Ohagi Recipe

Ohagi isn’t difficult to make. The hardest part is cooking and shaping the rice. Even those who wish to make the adzuki bean jam should know that the process is quite simple and doesn’t require excessive amounts of time to execute.

The most time-consuming part would be cooking the beans until they are tender. Before tackling any of the other ingredients in the recipe and any of these other variations mentioned, perfect the art of cooking and preparing the rice properly according to the specific style and season. The following recipe is pretty basic, but it gives enough information to produce the essential parts of the dish and can be altered to fit individual tastes.

A simple recipe for ohagi:

  • 3.5 oz of sweet mochi rice
  • 5.5 oz of water for cooking
  • red bean paste or other coatings


  1. Before cooking the rice it must be soaked in water for 1 hour. Once the rice is soaked, it can then be cooked as usual. Cooking can be via stovetop or it can be in the microwave. Each method produces the same results.
  2. Once the rice is boiled, it must be cooled. Once cooled, it can then be shaped before being coated in the red bean paste or another recipe for coating.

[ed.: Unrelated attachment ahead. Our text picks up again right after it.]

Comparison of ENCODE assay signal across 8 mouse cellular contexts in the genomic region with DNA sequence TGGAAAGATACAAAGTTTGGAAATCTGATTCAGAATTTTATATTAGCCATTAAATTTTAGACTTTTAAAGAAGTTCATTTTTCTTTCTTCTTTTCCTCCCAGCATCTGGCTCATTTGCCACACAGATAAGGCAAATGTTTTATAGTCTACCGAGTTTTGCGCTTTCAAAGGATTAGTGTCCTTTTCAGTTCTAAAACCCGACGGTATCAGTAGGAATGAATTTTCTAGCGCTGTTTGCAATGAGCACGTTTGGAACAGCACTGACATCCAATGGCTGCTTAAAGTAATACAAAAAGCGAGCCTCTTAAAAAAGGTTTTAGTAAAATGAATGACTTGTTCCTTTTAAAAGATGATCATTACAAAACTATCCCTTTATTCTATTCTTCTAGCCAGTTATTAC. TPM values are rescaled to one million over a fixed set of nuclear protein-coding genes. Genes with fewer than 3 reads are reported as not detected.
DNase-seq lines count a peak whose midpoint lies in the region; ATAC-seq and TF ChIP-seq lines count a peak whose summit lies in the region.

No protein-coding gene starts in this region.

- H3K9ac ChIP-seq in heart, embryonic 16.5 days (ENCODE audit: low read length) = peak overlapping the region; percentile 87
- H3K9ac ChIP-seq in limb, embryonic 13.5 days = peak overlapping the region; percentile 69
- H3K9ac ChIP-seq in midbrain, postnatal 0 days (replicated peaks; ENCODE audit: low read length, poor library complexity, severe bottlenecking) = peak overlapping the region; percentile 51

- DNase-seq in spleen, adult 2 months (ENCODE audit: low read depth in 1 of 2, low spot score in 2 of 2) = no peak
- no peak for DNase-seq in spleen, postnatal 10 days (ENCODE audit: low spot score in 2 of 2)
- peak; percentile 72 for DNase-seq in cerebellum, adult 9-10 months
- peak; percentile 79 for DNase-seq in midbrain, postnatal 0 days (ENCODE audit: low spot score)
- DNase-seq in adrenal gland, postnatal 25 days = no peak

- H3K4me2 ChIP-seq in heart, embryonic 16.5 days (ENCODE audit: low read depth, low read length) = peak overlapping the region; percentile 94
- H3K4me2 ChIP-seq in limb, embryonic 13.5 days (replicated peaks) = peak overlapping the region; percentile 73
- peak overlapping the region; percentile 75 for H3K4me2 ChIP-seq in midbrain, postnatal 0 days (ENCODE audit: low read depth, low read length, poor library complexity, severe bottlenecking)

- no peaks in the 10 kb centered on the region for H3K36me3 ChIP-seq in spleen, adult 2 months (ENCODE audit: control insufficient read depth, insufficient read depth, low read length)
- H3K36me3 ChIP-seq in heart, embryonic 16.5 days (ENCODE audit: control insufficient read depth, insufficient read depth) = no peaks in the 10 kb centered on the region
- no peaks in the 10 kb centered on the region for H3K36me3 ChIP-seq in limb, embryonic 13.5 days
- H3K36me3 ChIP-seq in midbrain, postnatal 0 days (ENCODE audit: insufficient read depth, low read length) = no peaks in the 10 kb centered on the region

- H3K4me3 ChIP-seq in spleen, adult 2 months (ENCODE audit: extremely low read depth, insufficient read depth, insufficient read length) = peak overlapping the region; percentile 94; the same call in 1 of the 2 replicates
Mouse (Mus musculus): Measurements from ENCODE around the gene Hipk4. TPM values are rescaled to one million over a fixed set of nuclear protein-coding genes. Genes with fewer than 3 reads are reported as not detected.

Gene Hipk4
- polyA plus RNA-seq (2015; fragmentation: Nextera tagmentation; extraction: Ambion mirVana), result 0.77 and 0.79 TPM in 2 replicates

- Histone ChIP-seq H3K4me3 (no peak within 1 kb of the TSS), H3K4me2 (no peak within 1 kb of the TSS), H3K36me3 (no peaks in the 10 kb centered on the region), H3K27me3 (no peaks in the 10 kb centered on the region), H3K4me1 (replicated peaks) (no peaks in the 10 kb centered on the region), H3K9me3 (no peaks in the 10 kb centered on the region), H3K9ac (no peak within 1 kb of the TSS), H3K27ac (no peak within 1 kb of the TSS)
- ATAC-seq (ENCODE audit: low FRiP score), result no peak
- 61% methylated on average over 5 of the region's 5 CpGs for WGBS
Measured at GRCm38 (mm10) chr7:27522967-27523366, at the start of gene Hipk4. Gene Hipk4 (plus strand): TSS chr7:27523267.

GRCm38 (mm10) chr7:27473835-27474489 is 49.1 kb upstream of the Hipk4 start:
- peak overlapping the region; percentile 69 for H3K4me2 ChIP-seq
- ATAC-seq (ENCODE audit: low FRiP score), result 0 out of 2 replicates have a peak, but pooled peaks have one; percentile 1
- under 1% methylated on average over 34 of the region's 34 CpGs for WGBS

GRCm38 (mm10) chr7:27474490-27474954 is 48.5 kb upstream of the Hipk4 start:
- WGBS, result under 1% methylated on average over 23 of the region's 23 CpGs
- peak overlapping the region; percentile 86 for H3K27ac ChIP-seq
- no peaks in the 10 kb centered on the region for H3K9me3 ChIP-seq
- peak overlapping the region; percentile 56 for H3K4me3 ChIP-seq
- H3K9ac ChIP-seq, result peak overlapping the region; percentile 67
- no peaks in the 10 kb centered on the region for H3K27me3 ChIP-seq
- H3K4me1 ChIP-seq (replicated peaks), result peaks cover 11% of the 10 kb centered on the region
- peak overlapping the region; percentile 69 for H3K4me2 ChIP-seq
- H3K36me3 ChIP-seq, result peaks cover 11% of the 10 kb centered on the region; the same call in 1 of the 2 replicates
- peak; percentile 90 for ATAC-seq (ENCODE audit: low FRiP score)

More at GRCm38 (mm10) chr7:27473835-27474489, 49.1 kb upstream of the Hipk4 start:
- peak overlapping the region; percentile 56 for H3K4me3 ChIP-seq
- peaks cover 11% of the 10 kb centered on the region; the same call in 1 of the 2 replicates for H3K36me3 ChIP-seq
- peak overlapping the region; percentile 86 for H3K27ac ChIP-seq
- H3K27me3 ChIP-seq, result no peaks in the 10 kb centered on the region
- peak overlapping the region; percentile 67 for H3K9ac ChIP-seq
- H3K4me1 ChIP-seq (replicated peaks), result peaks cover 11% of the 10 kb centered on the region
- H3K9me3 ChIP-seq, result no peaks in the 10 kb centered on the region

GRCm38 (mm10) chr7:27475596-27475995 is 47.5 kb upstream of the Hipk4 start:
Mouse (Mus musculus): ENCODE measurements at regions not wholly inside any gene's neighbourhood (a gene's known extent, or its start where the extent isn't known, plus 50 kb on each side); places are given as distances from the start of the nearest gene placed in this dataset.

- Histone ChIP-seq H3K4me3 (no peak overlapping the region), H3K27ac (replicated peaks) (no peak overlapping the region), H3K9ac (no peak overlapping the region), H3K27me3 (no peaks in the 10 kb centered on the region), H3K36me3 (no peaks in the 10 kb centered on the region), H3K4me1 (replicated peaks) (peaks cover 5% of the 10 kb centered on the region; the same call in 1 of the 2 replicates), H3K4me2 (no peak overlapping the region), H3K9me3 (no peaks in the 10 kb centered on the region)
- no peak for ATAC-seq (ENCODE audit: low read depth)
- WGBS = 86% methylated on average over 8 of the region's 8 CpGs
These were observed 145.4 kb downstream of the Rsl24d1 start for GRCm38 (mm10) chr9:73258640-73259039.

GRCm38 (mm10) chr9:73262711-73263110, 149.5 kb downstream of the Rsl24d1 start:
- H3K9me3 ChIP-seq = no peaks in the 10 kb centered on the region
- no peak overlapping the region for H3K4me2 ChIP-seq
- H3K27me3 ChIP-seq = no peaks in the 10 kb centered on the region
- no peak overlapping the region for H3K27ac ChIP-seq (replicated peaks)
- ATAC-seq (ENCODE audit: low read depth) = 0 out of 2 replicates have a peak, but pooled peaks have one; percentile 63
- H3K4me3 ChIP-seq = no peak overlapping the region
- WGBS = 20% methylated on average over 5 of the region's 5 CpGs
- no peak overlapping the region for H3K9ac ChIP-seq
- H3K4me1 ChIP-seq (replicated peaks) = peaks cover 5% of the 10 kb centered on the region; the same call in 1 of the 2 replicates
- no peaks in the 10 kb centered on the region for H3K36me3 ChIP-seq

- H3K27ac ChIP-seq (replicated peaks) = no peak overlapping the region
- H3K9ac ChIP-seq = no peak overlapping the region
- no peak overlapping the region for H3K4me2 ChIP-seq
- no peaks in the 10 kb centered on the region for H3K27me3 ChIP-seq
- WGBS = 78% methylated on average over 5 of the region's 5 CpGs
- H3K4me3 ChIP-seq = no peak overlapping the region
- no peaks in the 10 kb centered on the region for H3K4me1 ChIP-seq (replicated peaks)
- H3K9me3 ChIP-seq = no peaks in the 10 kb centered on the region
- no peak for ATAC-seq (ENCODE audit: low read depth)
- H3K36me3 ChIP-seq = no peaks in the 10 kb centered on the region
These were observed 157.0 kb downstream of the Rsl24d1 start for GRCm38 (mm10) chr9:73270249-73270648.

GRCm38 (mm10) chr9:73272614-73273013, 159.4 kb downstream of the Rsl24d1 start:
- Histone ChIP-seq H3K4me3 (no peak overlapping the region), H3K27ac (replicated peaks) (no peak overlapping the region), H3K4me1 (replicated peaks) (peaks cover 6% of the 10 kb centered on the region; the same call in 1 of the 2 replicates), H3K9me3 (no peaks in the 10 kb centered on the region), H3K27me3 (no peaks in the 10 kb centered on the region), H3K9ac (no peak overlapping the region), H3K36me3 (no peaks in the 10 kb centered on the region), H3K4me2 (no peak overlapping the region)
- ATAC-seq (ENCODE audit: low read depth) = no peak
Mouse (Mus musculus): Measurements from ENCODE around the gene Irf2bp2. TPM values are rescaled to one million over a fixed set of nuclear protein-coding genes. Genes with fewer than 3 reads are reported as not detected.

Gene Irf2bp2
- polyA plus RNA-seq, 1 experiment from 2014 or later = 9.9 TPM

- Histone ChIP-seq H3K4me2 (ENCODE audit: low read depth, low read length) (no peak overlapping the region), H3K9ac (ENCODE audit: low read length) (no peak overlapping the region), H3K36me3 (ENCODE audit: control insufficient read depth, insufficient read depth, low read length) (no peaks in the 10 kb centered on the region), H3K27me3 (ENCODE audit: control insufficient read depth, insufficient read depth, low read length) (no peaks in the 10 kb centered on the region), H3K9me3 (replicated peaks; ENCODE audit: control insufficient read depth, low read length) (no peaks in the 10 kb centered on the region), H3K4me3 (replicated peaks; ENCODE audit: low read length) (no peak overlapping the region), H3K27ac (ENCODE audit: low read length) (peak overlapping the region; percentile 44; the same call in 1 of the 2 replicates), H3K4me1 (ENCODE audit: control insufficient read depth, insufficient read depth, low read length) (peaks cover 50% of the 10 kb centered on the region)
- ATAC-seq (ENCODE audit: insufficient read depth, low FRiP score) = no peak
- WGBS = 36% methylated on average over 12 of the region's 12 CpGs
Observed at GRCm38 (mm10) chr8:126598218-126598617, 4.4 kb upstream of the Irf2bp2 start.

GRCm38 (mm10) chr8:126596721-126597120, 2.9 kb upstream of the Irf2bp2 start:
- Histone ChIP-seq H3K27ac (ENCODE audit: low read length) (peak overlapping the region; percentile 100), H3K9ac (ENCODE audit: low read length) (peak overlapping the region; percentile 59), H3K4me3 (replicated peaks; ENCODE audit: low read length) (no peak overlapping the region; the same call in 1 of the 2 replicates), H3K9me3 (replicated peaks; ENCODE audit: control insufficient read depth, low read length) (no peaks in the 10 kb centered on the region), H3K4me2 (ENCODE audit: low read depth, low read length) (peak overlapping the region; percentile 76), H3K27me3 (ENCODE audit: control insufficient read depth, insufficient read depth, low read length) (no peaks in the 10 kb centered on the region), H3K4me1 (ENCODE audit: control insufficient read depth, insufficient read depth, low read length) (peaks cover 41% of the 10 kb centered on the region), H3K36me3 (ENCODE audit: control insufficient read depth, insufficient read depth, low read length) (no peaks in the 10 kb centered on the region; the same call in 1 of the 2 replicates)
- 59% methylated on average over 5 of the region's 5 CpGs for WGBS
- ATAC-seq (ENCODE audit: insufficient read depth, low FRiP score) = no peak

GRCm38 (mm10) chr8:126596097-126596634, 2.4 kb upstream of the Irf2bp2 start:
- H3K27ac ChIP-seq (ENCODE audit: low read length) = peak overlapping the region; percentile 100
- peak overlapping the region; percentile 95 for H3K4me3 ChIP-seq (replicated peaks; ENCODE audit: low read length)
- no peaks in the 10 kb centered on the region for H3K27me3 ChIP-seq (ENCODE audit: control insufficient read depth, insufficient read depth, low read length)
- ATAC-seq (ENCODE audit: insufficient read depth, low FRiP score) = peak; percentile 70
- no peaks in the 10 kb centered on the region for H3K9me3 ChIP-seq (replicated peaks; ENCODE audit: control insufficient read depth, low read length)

3. Once the rice is completely cooled it is then placed inside of a wet cloth such as cheesecloth. It is then shaped into a cylinder shape.
  4. Once the cylindrical shape is achieved, the individual portions can be cut.
  5. Finally, each portion is rolled and shaped into its final form. and the coating or the filling is added.

There are some slightly different versions available on the internet, but essentially they are all basically a few simple ingredients. Most important of all is the rice. It is important to cook the rice properly in order for the mixture to stick together and not be crunchy or fall apart after sitting.

Ohagi and Botamochi for Special Occasions

In Japan sweet rice balls are considered the perfect food for a variety of special occasions. In the past, these desserts were used to honor guests, celebrate special events, and for family gatherings. One notable feature of the method used traditionally is that each household will prepare their recipe.

The red bean jam will taste different depending on the family’s recipe as well as the shape and size of the rice balls themselves. The ingredients will also vary for the alternate varieties. This is akin to the way households in the United States prepare cookies. These treats, however, have a cultural significance because they are used to also celebrate their ancestors which has been done for several generations.